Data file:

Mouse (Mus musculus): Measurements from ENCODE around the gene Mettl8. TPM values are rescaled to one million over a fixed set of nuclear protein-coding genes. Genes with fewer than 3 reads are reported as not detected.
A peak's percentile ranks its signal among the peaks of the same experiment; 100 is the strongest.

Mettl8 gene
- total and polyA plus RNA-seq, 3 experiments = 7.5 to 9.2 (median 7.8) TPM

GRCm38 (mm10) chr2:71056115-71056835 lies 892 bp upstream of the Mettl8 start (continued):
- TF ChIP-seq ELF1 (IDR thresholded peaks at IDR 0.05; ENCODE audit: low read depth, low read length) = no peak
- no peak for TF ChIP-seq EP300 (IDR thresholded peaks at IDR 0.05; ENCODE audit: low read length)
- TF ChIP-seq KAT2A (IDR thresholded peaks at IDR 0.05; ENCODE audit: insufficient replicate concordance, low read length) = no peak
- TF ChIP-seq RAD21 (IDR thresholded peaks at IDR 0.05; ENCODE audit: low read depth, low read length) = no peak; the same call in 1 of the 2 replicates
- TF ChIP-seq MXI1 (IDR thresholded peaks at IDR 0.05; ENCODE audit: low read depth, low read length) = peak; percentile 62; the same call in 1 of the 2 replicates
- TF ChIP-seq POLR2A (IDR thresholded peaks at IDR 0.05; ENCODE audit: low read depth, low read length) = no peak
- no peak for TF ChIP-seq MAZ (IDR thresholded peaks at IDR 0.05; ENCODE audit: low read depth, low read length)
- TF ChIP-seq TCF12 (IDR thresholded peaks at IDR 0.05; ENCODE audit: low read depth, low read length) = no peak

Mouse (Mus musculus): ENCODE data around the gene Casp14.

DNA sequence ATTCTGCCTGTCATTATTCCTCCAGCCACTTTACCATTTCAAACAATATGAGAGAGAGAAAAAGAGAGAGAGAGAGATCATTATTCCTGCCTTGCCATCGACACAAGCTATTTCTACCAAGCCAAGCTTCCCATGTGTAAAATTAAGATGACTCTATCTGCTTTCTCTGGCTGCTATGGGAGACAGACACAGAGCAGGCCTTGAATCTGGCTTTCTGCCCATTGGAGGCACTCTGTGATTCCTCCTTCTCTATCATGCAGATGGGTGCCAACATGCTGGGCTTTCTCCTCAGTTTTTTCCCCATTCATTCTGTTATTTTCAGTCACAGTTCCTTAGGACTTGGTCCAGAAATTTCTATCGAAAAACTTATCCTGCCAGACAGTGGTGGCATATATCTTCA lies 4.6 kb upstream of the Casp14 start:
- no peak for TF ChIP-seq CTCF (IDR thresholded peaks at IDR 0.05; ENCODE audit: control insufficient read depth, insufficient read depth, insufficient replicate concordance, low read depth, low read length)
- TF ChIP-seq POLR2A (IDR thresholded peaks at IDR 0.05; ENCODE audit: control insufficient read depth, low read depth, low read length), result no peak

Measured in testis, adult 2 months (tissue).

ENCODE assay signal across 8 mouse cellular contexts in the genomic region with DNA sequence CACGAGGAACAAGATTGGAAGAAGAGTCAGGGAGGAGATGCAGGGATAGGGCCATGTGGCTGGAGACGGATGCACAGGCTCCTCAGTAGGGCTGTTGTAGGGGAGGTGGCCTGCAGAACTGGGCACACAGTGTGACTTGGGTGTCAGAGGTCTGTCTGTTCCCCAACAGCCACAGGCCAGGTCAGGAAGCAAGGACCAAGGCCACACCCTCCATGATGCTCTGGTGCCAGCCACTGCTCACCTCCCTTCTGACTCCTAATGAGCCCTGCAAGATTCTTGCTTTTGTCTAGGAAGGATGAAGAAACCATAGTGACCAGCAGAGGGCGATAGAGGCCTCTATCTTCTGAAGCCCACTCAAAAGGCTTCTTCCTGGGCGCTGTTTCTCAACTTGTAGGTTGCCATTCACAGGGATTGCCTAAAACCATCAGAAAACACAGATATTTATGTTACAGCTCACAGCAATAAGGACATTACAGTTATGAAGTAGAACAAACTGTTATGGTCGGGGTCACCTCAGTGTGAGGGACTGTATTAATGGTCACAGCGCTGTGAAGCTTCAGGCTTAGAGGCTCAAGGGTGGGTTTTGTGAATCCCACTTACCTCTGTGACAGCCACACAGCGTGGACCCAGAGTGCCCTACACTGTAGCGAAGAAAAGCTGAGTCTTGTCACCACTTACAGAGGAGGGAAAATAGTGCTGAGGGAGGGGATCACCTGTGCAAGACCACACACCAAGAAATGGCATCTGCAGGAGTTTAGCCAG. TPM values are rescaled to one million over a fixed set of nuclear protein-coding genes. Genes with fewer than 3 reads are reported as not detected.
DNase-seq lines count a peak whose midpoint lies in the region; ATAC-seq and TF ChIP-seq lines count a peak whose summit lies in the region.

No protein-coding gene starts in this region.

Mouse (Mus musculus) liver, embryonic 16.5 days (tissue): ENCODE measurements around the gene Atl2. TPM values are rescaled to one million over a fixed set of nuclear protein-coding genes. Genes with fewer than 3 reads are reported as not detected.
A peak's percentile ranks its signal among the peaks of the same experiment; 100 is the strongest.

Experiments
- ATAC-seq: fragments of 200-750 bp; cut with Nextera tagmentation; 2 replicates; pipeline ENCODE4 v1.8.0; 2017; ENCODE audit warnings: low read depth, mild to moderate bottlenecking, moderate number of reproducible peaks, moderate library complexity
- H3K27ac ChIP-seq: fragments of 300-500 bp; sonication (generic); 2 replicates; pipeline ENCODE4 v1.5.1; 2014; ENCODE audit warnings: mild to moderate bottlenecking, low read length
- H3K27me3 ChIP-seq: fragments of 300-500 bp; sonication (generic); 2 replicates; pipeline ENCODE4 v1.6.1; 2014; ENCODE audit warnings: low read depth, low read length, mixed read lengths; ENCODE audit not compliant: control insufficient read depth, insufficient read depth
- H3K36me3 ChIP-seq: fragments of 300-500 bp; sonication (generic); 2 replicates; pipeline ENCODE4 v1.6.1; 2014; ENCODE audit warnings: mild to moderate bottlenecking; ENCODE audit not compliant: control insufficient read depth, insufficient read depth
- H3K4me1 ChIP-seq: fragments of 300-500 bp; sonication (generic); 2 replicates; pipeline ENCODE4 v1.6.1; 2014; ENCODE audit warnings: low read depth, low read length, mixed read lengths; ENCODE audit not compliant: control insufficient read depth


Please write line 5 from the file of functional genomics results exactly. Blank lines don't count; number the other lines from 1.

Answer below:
GRCm38 (mm10) chr2:71056115-71056835 lies 892 bp upstream of the Mettl8 start (continued):